I need to design a database table that holds the data of programmers work hours.

The problem is that I have a compound type - two pieces of data belong to a category.

Specifically, the work hours are classified into categories: design, program, test, troubleshoot, etc... and each category is divided into two types: hours spent at work and hours spent at home.

How can I design a compound type in the database side?

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I thought about storing the two types in one field like "6,2" but that creates more problems to resolve. I would now have to convert and split data along with worrying about localization issues, missing data, or if another location was added to the categories.

Asking my question a different way, it's relatively easy to design a table without compound types like this:

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But how to deal with it when each category is split into two types?

2 Answers 2


Database tables are, by nature, two-dimensional creatures. The simplified version in your clarification, which is hours by name and activity, works just fine because there are only to dimensions to the data (name and activity). Introducing location adds a third dimension, and the fact that you had to start thinking about ways to store the data in something other than a native type means you've outgrown the model.

Fortunately, there's normalization, which is the process of making sure you avoid duplication in your tables by thinking about your data in terms of what all the individual pieces are and how they relate to each other. (That last bit is why SQL databases are called relational.)

Looking at the table in your question, I see four things:

  • Hours worked
  • Employees
  • Activities
  • Locations

One thing you may notice is that you have a lot of hours worked, and each of those figures can be tied to an an employee, and activity and a location. Those ties are the relations in your data. Each relation is a dimension and an opportunity to split things that might be duplicated into a separate table:

CREATE TABLE employees (id NUMERIC, name VARCHAR(100))
CREATE TABLE activities (id NUMERIC, label VARCHAR(100))
CREATE TABLE locations (id NUMERIC, place VARCHAR(100))

Each table gets populated with the possible values for those attributes, such as these one for activities:

1  'Design'
2  'Program'
3  'Test'
3  'Troubleshoot'

Your table of hours worked can then have as many dimensions as you need by referring to the others using foreign keys:

CREATE TABLE hours_worked (
    id          NUMERIC,
    employee    NUMERIC,  -- Foreign key into employees(id)
    activity    NUMERIC,  -- Foreign key into activities(id)
    location    NUMERIC,  -- Foreign key into locations(id)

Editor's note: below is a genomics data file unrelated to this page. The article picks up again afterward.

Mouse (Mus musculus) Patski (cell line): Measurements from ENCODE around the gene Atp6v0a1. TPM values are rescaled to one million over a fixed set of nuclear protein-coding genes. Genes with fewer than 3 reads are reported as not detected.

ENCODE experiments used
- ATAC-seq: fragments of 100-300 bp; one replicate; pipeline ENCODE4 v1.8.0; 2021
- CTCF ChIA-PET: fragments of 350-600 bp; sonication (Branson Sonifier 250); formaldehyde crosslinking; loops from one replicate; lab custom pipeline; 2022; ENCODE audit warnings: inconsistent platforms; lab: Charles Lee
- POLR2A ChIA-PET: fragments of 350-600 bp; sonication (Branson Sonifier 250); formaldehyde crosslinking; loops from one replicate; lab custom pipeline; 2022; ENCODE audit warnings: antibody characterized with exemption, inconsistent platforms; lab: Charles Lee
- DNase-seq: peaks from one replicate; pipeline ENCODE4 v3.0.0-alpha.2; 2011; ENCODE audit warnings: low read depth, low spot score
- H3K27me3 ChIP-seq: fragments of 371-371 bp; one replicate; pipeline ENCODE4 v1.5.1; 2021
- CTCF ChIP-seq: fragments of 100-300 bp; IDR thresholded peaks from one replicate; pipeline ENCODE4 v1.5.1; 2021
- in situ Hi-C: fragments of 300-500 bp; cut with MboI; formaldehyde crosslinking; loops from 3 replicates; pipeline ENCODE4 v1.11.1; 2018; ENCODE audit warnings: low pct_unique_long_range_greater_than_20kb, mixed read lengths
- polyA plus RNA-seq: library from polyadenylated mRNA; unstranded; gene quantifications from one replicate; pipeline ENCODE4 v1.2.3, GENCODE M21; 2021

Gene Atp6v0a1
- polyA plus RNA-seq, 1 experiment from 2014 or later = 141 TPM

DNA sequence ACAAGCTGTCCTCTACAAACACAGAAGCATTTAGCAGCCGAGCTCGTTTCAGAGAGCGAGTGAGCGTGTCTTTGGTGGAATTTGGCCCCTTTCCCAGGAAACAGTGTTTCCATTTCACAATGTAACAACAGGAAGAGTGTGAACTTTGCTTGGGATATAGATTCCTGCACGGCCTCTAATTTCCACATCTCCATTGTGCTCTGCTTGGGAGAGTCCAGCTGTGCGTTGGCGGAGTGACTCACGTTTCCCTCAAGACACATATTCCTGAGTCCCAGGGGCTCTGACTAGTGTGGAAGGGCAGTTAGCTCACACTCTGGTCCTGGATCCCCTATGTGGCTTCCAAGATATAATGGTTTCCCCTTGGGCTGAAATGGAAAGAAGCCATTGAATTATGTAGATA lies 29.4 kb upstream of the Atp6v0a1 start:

time_spent  NUMERIC

Once you've done this, you can use JOINs to do a wide variety of queries, some of which would have required writing code to query and assembly had everything been left denormalized:

-- Your table, which uses all three dimensions
SELECT employee.name, activity.label, locations.place, time_spent
  JOIN employees ON hours_worked.employee = employees.id
  JOIN activity  ON hours_worked.activity = activities.id
  JOIN location  on hours_worked.location = locations.id
ORDER BY xxx -- Whatever's appropriate here

-- Number of hours worked at home, which uses only one dimension
SELECT SUM(time_spent)
  hours_worked JOIN location ON hours_worked.location = location.id
  location.place = 'Home'

Normalization also imparts considerable flexibility.

If your bosses decide that they also want to keep track of hours by project, your three-dimensional relationship becomes four-dimensional, and if you thought stuffing 3-D data into a 2-D model was going to be hairy, 4-D is worse. Fortunately, a normalized database just requires the addition of another table...

CREATE TABLE projects (id NUMERIC, name VARCHAR(100))

...and another column to hours_worked:

    project     NUMERIC,  -- Foreign key into projects(id)

POOF! With a very small amount of work, you've just added an additional dimension.

Are people working at coffee shops in addition to the office and at home? Insert a row into locations and you're good to go.

Have you decided that "programming" should have been called "development?" Change that single row in activities and any queries you do afterward will have the right label attached.

-> Relationship

Employee -> WorkHours (Hours)
WorkHours -> WorkCategory (Work, Home)
WorkHours -> HoursCategory (Design, Test, Program, Troubleshoot)

An employee can have one or more workhours, a workhour has an hours value and relationships to lookup tables for category of work and category of kinds of hours. This should capture how many hours of what kind of work an employee did and where they did that work.

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